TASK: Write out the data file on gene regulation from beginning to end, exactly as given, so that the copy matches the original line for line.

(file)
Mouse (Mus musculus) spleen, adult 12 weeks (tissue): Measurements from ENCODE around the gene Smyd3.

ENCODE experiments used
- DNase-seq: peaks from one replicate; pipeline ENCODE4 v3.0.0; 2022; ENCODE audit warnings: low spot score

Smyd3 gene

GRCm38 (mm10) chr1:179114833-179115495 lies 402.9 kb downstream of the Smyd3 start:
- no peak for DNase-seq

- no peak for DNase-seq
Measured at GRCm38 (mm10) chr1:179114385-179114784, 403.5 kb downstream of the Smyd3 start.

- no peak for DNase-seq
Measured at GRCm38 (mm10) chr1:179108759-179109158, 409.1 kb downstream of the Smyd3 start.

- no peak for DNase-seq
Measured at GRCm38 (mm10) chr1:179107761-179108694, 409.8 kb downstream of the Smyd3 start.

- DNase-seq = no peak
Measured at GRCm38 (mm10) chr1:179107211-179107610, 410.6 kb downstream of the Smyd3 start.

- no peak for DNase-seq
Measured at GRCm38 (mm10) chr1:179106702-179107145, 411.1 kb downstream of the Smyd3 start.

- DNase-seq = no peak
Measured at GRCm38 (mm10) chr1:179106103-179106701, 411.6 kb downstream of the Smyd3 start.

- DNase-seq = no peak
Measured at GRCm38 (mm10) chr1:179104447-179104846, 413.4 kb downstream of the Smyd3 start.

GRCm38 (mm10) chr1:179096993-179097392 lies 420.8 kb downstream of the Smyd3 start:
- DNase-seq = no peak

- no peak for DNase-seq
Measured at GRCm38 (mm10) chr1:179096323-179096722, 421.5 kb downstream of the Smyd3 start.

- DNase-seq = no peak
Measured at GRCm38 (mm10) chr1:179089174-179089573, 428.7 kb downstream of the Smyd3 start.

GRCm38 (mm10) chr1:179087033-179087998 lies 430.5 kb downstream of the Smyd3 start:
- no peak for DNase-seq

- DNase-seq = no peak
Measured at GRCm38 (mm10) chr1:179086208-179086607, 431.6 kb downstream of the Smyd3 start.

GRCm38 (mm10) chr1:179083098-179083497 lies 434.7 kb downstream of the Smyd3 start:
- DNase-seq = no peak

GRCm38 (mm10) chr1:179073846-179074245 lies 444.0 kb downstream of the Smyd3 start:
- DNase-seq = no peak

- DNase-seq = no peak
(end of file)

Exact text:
Mouse (Mus musculus) spleen, adult 12 weeks (tissue): Measurements from ENCODE around the gene Smyd3.

ENCODE experiments used
- DNase-seq: peaks from one replicate; pipeline ENCODE4 v3.0.0; 2022; ENCODE audit warnings: low spot score

Smyd3 gene

GRCm38 (mm10) chr1:179114833-179115495 lies 402.9 kb downstream of the Smyd3 start:
- no peak for DNase-seq

- no peak for DNase-seq
Measured at GRCm38 (mm10) chr1:179114385-179114784, 403.5 kb downstream of the Smyd3 start.

- no peak for DNase-seq
Measured at GRCm38 (mm10) chr1:179108759-179109158, 409.1 kb downstream of the Smyd3 start.

- no peak for DNase-seq
Measured at GRCm38 (mm10) chr1:179107761-179108694, 409.8 kb downstream of the Smyd3 start.

- DNase-seq = no peak
Measured at GRCm38 (mm10) chr1:179107211-179107610, 410.6 kb downstream of the Smyd3 start.

- no peak for DNase-seq
Measured at GRCm38 (mm10) chr1:179106702-179107145, 411.1 kb downstream of the Smyd3 start.

- DNase-seq = no peak
Measured at GRCm38 (mm10) chr1:179106103-179106701, 411.6 kb downstream of the Smyd3 start.

- DNase-seq = no peak
Measured at GRCm38 (mm10) chr1:179104447-179104846, 413.4 kb downstream of the Smyd3 start.

GRCm38 (mm10) chr1:179096993-179097392 lies 420.8 kb downstream of the Smyd3 start:
- DNase-seq = no peak

- no peak for DNase-seq
Measured at GRCm38 (mm10) chr1:179096323-179096722, 421.5 kb downstream of the Smyd3 start.

- DNase-seq = no peak
Measured at GRCm38 (mm10) chr1:179089174-179089573, 428.7 kb downstream of the Smyd3 start.

GRCm38 (mm10) chr1:179087033-179087998 lies 430.5 kb downstream of the Smyd3 start:
- no peak for DNase-seq

- DNase-seq = no peak
Measured at GRCm38 (mm10) chr1:179086208-179086607, 431.6 kb downstream of the Smyd3 start.

GRCm38 (mm10) chr1:179083098-179083497 lies 434.7 kb downstream of the Smyd3 start:
- DNase-seq = no peak

GRCm38 (mm10) chr1:179073846-179074245 lies 444.0 kb downstream of the Smyd3 start:
- DNase-seq = no peak

- DNase-seq = no peak